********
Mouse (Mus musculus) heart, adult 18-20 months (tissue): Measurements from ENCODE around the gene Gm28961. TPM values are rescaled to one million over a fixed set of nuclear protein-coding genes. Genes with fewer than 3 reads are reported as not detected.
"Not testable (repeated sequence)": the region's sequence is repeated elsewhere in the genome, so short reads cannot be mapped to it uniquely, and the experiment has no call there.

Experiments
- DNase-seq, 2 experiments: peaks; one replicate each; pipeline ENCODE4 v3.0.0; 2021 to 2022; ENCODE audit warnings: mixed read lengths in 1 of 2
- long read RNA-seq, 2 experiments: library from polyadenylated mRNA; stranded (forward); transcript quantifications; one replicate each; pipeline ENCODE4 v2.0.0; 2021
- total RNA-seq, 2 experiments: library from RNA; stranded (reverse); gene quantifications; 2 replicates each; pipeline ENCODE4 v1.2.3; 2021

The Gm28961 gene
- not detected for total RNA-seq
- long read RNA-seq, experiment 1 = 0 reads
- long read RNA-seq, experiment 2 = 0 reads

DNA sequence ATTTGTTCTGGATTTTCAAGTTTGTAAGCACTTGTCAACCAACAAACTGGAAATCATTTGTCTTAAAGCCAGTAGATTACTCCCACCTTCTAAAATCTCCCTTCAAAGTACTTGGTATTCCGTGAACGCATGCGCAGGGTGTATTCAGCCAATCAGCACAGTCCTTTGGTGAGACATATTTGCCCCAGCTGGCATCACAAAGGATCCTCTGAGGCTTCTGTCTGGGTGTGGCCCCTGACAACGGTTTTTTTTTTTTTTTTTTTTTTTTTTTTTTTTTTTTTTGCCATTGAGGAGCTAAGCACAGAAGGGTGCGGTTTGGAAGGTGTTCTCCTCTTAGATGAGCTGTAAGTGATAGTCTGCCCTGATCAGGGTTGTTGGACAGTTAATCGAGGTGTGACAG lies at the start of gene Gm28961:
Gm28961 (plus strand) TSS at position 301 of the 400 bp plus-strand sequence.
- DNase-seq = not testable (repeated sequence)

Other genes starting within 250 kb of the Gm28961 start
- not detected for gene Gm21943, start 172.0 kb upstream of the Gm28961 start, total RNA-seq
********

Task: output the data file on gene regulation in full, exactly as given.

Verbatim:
Mouse (Mus musculus) heart, adult 18-20 months (tissue): Measurements from ENCODE around the gene Gm28961. TPM values are rescaled to one million over a fixed set of nuclear protein-coding genes. Genes with fewer than 3 reads are reported as not detected.
"Not testable (repeated sequence)": the region's sequence is repeated elsewhere in the genome, so short reads cannot be mapped to it uniquely, and the experiment has no call there.

Experiments
- DNase-seq, 2 experiments: peaks; one replicate each; pipeline ENCODE4 v3.0.0; 2021 to 2022; ENCODE audit warnings: mixed read lengths in 1 of 2
- long read RNA-seq, 2 experiments: library from polyadenylated mRNA; stranded (forward); transcript quantifications; one replicate each; pipeline ENCODE4 v2.0.0; 2021
- total RNA-seq, 2 experiments: library from RNA; stranded (reverse); gene quantifications; 2 replicates each; pipeline ENCODE4 v1.2.3; 2021

The Gm28961 gene
- not detected for total RNA-seq
- long read RNA-seq, experiment 1 = 0 reads
- long read RNA-seq, experiment 2 = 0 reads

DNA sequence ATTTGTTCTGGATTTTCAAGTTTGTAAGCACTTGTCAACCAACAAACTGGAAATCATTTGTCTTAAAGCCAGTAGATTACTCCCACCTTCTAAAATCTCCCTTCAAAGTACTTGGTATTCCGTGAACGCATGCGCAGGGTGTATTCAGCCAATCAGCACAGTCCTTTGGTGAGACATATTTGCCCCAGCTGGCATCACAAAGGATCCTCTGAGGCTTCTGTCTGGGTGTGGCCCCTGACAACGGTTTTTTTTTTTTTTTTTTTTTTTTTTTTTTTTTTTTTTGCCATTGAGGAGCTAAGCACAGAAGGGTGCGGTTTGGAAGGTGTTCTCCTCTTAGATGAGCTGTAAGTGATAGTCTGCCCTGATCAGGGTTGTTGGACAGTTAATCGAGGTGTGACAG lies at the start of gene Gm28961:
Gm28961 (plus strand) TSS at position 301 of the 400 bp plus-strand sequence.
- DNase-seq = not testable (repeated sequence)

Other genes starting within 250 kb of the Gm28961 start
- not detected for gene Gm21943, start 172.0 kb upstream of the Gm28961 start, total RNA-seq